A Moment in History: Access the Full Archive of Public Tweets

We are proud to announce that, for the first time, access to the entire historical archive of public Tweets, dating back to @Jack’s very first Tweet more than 7 years ago, is now available via our new product, Historical PowerTrack for Twitter. This product has been years in the making, and we can’t wait to see what the world will build with this data.

 

We believe that social data has unlimited value and near limitless application. The nature (fast & viral) and newness of social conversations has naturally directed focus to realtime applications. However, as the world becomes more reliant on realtime social data and the amount of social data created grows exponentially, the need to put this information into historical context has become increasingly important. Often, companies are considering the realtime reaction in social data and asking “is this good or bad?” This is one of the main questions historical data can answer. For example, if an auto manufacturer launches a new model and 25% of the social conversation is determined to be negative, is that healthy?  Knowing that the last model launched to record sales & had 40% negativity helps put the new realtime data into context.

Historical data can also be highly informative to predictions about the future. Researchers have suggested to us that they can predict the outcome of a revolution by studying past revolutions online such as the “Arab Spring”.  Likewise, we’re seeing hedge funds make a real commitment to incorporating social data into their trading algorithms. It is critical for these funds to be able to refine their predictive trading models by studying vast quantities of historical data.

Until now, all this promise of social data has had a foundational limitation: very little reliable and complete historical data has been available. And as we know, historical analysis is only as good as the quality of the underlying data. You can’t provide complete context if you only have part of the data.  That’s why we are so excited to be the first company to offer complete coverage of all public Tweets from the beginning of time.

We’re able to deliver the full historical corpus via our long-standing partnership with Twitter. We helped Twitter deliver the full archive of Tweets to the Library of Congress. That was a massive effort that took a long time. The rest of the social data ecosystem can benefit from that effort starting today.

This level of access has never been available and we know it is really going to accelerate the rate of innovation going forward. We think there are new products and businesses that will now be possible with access to a “social layer” of historical data. We frequently ask ourselves “If you could know what the world was saying at any moment in time about any topic, what could you build?”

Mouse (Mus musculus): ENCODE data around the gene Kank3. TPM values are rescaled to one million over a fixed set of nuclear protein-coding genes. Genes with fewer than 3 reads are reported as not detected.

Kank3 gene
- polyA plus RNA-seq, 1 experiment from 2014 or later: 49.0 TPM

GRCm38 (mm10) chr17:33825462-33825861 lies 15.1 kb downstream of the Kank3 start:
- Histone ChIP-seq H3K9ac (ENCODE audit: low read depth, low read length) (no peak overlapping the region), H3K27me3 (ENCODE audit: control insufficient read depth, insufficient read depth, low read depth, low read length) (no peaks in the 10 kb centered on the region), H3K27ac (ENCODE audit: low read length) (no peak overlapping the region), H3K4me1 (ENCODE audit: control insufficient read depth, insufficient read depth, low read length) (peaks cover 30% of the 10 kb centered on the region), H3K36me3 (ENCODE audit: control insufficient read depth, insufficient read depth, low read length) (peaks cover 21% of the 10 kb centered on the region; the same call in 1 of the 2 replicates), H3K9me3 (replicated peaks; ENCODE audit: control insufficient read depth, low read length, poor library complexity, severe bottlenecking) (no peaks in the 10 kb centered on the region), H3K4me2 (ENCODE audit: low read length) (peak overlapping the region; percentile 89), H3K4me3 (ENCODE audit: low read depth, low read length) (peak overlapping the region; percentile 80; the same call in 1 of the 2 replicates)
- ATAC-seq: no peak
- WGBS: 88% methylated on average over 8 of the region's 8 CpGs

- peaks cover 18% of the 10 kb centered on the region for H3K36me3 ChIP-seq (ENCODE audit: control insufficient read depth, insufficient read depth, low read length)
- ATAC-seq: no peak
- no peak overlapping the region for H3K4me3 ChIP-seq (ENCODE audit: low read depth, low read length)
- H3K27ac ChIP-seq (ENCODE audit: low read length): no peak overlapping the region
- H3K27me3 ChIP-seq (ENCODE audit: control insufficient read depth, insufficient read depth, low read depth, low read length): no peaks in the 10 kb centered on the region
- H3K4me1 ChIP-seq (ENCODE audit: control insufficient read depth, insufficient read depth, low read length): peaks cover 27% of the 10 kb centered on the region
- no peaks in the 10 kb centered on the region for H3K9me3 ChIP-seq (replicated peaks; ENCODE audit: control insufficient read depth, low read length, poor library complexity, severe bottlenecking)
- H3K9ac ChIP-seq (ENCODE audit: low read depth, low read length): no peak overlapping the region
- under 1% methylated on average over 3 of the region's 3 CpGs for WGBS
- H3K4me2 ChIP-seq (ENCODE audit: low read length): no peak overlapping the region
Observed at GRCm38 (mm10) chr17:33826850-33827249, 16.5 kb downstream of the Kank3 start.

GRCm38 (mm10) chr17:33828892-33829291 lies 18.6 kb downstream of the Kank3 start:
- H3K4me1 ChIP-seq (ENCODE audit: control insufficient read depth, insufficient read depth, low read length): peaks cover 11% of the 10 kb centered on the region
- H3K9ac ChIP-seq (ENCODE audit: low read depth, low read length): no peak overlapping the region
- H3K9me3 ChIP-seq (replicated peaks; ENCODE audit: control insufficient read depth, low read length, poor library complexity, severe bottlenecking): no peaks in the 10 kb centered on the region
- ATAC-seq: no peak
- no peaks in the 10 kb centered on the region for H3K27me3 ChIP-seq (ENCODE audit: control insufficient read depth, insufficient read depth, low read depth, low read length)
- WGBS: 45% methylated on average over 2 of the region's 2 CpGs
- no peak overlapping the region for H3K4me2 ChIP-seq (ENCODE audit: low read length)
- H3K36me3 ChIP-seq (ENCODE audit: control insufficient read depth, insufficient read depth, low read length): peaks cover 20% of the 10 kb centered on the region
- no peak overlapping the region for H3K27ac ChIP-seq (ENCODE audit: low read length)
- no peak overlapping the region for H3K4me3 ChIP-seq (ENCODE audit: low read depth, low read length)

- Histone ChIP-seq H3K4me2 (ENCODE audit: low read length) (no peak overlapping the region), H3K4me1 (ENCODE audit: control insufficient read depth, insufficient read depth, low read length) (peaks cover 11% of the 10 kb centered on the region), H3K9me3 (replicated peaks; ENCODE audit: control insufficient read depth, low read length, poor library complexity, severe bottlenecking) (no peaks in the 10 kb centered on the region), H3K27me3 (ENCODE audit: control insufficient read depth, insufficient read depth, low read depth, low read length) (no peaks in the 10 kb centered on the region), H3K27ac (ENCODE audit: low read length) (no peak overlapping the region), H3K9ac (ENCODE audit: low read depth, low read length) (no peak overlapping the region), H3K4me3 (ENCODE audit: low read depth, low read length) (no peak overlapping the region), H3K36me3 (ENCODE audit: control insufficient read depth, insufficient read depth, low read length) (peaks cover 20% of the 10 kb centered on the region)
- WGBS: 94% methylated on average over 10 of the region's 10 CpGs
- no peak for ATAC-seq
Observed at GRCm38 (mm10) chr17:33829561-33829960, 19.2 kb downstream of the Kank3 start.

We’ve already been working with companies like Esri, Union Metrics, Brandwatch, Waggener Edstrom Worldwide, and Texifter during our early access period and it’s been incredible to see how fast they are innovating with this new data.

Gnip aspires to be the source of record for all public conversation. That’s a lofty goal. We’re taking a major step forward with today’s announcement.

Want to learn more about Historical PowerTrack for Twitter?  Email info@gnip.com.

Announcing Power Track – Full Firehose filtering for the Tweets you want

The response to the commercial Twitter streams we’ve made available has been outstanding. We’ve talked to hundreds of companies who are building growing businesses that analyze conversations on Twitter and other social media sites. As Twitter’s firehose continues to grow (now over 110 million Tweets per day), we’re hearing more and more requests for a way to filter the firehose down to the Tweets that matter.

Today, we’re announcing a new commercial Twitter product called Power Track. This is a keyword based filter of the full firehose that provides 100% coverage over a stream that you define. Power Track customers no longer have to deal with polling rate limits on the Search API and volume limits on the Streaming API.

In addition to keyword based filters, Power Track also supports boolean operators and many of the custom operators allowed on Twitter Search API. With Power Track, companies and developers can define the precise slice of the Twitter stream they need and be confident they’re getting every Tweet, without worrying about volume restrictions.

Currently we support operators for narrowing the stream to a set of users, matching against unwound URLs, filtering by location, and more. We’ll continue to add support for more ways for our customers to filter the content relevant to them in the future. Check the documentation to see the technical details of these operators and more.

Gnip is here to ensure the enterprise marketplace gets the depth, breadth, and reliability of social media data it requires. Please contact us at info@gnip.com to find out more.

Official Google Buzz Firehose Added to Gnip’s Social Media API

Today we’re excited to announce the integration of the Google Buzz firehose into Gnip’s social media data offering. Google Buzz data has been available via Gnip for some time, but today Gnip became one of the first official providers of the Google Buzz firehose.

The Google Buzz firehose is a stream of all public Buzz posts (excluding Twitter tweets) from all Google Buzz users. If you’re interested in the Google Buzz firehose, here are some things to know:

  • Google delivers it via Pubsubhubbub. If you don’t want to consume it via Pubsubhubbub, Gnip makes it available in any of our supported delivery methods: Polling (HTTP GET), Streaming HTTP (Comet), or Outbound HTTP Post (Webhooks).
  • The format of the Firehose is XML Activity Streams. Gnip loves Activity Streams and we’re excited to see Google continue to push this standard forward.
  • Google Buzz activities are Geo-enabled. If the end user attaches a geolocation on a Buzz post (either from a mobile Google Buzz client or through an import from another geo-enabled service), that location will be included in the Buzz activity.

We’re excited to bring the Google Buzz firehose to the Social Media Monitoring and Business Intelligence community through the power of the Gnip platform.

Here’s how to access the Google Buzz firehose. If you’re already a Gnip customer, just log in to your Gnip account and with 3 clicks you can have the Buzz firehose flowing into your system. If you’re not yet using Gnip and you’d like to try out the Buzz firehose to get a sense of volume, latency, and other key metrics, grab a free 3 day trial at http://try.gnip.com and check it out along with the 100 or so other feeds available through Gnip’s social media API.